Yishu - Journal of Contemporary Chinese Art

Yishu Journal – the March 2010 Issue Now Available

Saturday, March 13th, 2010

In Yishu, a variety of ideas weave and resonate throughout different texts in each issue. For example, in Yishu 37 we are featuring three artists with unconnected backgrounds—Zhong Biao is from mainland China and still living in China, Shen Chen is from mainland China and has been living in New York for more than two decades, and Will Kwan, an artist from a younger generation, is from Hong Kong and now living in Toronto. Zhong and Shen both explore aspects of abstraction in their work but in different ways; Zhong has recently introduced it into his primarily figurative work, while Shen has taken a consistent, calculated approach to it for years. Shen, whose work is personal and meditative, and Kwan, whose work is more research-based and conceptual, both speak of, among other things, their experience as diasporic artists, how it plays into their understanding of artistic production, and how it can be both restricting and liberating.

In 2007, Yishu published selected panel discussions from the Guggenheim Museum’s Asian Art Council. We are pleased to be publishing selections from the 2009 meetings in this issue as well as in the upcoming issue (May 2010). The panel published in this issue focuses on value—a much under-discussed idea within contemporary art—from its aesthetic, artistic, and market perspectives. While the presenters did not always address contemporary Chinese art directly, many of the issues raised affect various regions throughout Asia and are relevant within the evolution of contemporary art in China, importantly placing it in dialogue with cultures other than the West.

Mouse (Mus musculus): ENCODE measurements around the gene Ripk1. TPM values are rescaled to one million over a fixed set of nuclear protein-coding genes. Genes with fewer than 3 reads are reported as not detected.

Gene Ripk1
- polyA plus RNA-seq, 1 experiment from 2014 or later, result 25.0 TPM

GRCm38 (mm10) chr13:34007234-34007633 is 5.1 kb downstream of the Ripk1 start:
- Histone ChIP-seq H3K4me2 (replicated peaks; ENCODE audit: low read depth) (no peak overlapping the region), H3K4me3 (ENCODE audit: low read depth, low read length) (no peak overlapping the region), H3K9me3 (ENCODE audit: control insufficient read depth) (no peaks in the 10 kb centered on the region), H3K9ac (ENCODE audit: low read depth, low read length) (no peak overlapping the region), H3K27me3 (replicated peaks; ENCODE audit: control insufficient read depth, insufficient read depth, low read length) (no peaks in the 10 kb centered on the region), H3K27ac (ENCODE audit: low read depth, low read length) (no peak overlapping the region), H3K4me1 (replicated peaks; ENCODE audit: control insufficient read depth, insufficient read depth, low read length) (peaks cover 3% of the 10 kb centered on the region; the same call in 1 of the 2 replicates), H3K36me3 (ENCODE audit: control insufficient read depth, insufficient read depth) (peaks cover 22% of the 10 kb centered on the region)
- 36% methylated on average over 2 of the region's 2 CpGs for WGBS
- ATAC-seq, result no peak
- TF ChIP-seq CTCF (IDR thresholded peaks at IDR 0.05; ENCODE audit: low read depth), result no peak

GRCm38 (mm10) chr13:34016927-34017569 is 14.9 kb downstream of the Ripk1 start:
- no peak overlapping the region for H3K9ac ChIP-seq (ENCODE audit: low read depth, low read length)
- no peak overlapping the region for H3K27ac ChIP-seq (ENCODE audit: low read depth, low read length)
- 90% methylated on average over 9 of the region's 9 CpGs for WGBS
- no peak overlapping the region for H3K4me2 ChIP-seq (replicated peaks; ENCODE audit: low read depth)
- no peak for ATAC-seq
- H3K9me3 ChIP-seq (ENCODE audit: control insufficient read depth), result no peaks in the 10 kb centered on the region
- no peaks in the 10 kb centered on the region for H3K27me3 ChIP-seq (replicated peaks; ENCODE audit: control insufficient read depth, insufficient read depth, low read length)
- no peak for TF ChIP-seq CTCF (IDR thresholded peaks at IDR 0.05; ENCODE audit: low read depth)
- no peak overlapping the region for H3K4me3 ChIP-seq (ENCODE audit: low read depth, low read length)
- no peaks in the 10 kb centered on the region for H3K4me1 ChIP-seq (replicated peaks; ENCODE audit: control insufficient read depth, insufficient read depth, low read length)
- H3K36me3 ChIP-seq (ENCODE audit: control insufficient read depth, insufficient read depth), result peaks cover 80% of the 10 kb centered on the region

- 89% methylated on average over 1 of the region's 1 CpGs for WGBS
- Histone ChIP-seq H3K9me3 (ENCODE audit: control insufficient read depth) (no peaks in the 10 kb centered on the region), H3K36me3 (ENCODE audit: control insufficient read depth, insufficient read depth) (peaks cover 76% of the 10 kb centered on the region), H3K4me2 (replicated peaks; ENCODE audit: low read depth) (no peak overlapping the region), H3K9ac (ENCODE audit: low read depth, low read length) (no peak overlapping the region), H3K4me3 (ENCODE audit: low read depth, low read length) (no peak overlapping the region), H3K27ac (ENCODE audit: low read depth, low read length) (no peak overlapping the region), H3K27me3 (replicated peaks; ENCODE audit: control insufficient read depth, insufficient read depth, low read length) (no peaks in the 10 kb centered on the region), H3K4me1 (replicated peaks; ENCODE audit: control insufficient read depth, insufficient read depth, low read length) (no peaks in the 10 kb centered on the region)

Aspects of curatorial practice also have a strong presence in Yishu 37. While the Asian Art Council serves as a theoretical think tank that feeds the curatorial programming at the Guggenheim, Winston Kyan’s interview with Wu Hung, an important art historian, curator, and supporter of contemporary Chinese art, brings to light the inquisitiveness and thoughtfulness that characterize Wu’s curatorial career from the 1980s to the present. Paul Gladston follows this interview with a healthy debate directed at an essay by Wu Hung included in the publication Antinomies of Art and Culture: Modernity, Postmodernity, and Contemporaneity. Discussions about curating continue with my interview with Hou Hanru and Thierry Raspail about Hou’s innovative and provocative curatorial proposition for the 2009 Biennale de Lyon; Clara Galeazzi’s review of the exhibition Emporium: A New Common Sense of Space, an unusual project that integrated the physical, psychological, and sensual space of both the gallery and the artwork; and, finally, Ellen Pearlman’s review of a new book by Huang Rui that is more visual than textual, and as much a curatorial project as it is a publication.

Keith Wallace

photo (top): Will Kwan, X-ray Yankee Zulu (WMD), 2009, neon, 3.65 x 2.43 m. Installation view at Justina M. Barnicke Gallery, Toronto, Canada. Photo: Toni Hafkenscheid. Courtesy of the artist.

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